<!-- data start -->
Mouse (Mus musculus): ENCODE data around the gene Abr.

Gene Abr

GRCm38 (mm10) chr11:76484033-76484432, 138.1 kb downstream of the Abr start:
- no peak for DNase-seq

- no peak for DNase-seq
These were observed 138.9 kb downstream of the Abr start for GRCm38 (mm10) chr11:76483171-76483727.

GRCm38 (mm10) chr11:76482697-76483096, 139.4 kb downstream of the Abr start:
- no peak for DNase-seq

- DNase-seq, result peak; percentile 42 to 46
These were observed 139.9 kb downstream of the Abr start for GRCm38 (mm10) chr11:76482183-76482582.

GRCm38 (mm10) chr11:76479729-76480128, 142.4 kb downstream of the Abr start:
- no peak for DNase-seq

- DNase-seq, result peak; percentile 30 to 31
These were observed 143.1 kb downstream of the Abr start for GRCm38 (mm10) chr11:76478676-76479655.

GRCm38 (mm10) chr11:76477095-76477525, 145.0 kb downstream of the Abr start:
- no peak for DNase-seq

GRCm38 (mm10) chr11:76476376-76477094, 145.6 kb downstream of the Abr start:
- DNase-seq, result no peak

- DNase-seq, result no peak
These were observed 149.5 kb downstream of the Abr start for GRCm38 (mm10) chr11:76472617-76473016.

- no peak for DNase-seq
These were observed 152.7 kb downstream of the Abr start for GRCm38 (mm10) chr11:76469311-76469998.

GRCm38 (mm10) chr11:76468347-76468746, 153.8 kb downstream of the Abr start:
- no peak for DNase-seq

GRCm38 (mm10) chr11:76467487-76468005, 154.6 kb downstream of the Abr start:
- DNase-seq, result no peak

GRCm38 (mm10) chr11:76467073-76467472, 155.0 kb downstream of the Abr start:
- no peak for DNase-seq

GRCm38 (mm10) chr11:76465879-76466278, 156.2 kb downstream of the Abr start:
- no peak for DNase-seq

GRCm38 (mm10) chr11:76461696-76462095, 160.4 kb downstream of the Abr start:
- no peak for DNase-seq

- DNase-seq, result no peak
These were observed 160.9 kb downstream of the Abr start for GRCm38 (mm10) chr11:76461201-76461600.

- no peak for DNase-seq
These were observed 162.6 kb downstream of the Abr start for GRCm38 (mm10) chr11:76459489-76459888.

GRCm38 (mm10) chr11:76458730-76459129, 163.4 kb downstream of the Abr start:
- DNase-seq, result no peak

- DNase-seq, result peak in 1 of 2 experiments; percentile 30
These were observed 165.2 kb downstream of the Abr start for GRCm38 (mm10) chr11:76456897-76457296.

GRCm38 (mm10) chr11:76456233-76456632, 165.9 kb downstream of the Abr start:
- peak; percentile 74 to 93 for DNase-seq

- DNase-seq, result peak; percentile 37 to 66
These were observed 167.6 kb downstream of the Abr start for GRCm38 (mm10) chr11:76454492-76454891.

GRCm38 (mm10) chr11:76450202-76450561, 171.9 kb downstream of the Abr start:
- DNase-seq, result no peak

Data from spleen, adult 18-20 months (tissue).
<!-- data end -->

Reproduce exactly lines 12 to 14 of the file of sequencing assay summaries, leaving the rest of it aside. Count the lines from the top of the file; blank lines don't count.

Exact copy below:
- no peak for DNase-seq

- DNase-seq, result peak; percentile 30 to 31
These were observed 143.1 kb downstream of the Abr start for GRCm38 (mm10) chr11:76478676-76479655.